The wheel is frequently cited as the most pivotal invention of mankind, allowing for further travel, the transportation of goods, and eventually motorsport.
We tend to think that we stood up, walked out of our caves, discovered fire, and then invented the wheel. Several other crucial inventions actually predate the wheel, including rope, basket weaving, and boats.
While the concept of the wheel may seem simple to us today, the engineering required to make one thousands of years ago was actually very complex. The wheel must have an axle that it rotates around. This is achieved by fitting the axle directly in the centre of the wheel to maximize potential motion. In addition, the axle and the hole alignment must be perpendicular to reduce friction.
Furthermore, the axle should remain as thin as possible to reduce its surface area while still being able to support the load. From here, the only friction to overcome is that between the inner wheel and the axle. The smoother the inner surface of the wheel, and the outer surface of the axle, the less friction the system has to overcome.
Not only do all these parameters have to be met for this structure to work, but all at the same time, hence why the invention of the wheel was such a revolutionary moment.
Evidence suggests the wheel was in use around 3500 BC in Mesopotamia. The oldest wooden wheels have been discovered in Ljubljana, Slovenia, and date back to 3200 BC. It’s believed that they were first used for chariots around this time.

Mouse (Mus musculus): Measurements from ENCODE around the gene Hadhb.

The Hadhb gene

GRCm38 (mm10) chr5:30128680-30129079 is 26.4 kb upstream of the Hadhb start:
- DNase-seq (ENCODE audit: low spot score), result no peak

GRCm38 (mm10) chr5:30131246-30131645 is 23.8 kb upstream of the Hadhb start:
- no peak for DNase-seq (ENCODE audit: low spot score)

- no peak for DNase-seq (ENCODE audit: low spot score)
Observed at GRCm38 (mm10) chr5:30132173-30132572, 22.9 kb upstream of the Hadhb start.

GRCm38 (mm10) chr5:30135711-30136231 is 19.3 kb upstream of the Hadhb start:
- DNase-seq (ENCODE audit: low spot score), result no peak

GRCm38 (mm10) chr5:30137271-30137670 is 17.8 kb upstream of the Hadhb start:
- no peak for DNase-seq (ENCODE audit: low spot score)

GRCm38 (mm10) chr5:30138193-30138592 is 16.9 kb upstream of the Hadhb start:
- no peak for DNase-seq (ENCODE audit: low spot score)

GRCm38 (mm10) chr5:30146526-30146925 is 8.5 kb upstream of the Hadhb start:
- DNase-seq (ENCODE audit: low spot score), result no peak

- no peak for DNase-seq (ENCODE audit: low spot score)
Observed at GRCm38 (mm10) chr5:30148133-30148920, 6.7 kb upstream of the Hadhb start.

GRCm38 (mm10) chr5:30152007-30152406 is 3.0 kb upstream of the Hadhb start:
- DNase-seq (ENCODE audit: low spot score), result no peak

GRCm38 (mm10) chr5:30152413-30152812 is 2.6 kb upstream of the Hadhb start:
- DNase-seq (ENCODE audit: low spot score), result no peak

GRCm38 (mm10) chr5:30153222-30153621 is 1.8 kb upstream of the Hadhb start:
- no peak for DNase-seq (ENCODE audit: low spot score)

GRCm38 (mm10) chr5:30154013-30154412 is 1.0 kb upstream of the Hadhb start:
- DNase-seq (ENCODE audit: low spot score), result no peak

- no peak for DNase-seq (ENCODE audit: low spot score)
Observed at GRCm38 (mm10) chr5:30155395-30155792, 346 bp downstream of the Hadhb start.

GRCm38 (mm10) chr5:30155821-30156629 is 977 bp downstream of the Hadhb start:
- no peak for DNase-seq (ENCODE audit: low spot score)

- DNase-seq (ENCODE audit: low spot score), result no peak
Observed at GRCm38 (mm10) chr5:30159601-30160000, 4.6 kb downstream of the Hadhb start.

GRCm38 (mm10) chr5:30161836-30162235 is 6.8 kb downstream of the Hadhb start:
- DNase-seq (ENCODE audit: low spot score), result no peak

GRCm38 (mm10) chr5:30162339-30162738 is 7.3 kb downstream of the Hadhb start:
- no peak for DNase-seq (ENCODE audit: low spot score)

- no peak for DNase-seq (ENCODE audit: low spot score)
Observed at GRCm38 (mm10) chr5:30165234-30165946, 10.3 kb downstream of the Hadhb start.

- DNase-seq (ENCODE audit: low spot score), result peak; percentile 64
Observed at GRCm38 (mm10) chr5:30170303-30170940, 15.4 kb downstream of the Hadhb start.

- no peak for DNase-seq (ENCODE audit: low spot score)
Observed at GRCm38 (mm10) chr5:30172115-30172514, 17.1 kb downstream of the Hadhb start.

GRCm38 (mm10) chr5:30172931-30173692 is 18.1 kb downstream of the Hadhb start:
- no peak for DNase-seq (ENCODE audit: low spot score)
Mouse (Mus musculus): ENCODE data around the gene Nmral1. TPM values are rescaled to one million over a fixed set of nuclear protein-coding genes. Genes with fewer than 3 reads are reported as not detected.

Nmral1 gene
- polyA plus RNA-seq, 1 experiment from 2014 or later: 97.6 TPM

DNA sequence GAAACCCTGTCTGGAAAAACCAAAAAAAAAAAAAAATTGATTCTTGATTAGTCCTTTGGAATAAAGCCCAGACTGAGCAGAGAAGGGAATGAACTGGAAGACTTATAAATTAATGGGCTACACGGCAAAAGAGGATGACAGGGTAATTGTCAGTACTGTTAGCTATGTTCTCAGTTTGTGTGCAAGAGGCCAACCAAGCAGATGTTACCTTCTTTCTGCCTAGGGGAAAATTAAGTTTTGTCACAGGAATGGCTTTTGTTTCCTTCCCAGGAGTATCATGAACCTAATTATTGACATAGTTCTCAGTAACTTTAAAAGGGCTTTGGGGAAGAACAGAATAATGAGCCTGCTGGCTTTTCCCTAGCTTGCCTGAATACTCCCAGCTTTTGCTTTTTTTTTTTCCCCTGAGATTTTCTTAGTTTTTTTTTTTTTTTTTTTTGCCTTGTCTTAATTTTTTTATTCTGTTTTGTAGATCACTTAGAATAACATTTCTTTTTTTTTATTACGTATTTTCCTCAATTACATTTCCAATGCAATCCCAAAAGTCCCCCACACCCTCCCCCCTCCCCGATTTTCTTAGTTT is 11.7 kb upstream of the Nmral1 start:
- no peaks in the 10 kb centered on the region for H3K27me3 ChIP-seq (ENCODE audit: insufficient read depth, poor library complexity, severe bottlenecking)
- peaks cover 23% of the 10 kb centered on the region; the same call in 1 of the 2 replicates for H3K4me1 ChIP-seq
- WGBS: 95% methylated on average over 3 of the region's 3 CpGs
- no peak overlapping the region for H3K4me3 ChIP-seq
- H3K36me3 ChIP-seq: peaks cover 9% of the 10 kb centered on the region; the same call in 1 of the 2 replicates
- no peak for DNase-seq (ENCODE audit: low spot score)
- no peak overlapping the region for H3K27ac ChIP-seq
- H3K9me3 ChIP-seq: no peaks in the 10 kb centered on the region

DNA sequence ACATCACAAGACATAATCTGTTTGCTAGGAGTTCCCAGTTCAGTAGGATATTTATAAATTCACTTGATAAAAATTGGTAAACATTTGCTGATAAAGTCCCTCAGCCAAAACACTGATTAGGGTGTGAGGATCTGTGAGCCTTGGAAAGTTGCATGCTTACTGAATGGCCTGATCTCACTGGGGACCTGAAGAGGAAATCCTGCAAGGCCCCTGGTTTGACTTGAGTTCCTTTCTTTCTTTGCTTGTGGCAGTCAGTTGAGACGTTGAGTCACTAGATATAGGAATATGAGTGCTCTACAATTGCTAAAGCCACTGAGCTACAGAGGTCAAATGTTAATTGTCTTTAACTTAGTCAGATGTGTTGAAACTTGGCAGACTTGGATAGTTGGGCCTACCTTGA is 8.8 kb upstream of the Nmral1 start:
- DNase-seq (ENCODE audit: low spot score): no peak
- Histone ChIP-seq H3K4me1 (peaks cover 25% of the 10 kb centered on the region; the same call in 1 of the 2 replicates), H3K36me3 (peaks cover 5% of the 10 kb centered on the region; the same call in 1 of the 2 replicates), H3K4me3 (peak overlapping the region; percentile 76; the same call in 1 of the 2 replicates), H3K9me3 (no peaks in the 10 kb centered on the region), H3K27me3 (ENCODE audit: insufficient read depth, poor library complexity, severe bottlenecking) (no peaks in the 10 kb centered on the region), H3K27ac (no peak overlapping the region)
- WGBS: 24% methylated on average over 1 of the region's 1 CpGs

The concept of the wheel is present in ancient Greek and Roman mythology, as the wheel of fortune belonging to the Goddess of Fate Fortuna.
The Egyptians were the first to use the spoked wheel in 2000 BC, allowing for much faster speed. From there, the wheel was largely unimproved until the 19th Century when Robert William Thompson invented the pneumatic tyre, a rubber wheel using compressed air, which would pave the way for the tyres we use today.
The wheelbarrow was invented in Greece at some point between the sixth and fourth centuries BC, appeared in China four centuries later, until eventually ending up in Europe after making its way through the Islamic world.
The camel saddle was invented between 500 and 100 BC, and camels overtook the wheel as the standard mode of transportation in the Middle East and Northern Africa between the second and sixth centuries AD. After the fall of the Roman Empire, the conditions of the roads declined leading to wheeled transport being abandoned in favour of more traditional mounts.
However in subsequent centuries the wheel found a resurgence thanks to exploration expeditions over large parts of the world.
One man actually did succeed in re-inventing the wheel. John Keogh, a patent lawyer in Australia, submitted a patent application for a ‘circular transportation facilitation device’ in 2001, just after Australia had introduced a new streamlined patent system which operated without oversight by trained patent lawyers. His ‘invention’ was successfully patented, thus proving his point that more work was needed on the system.
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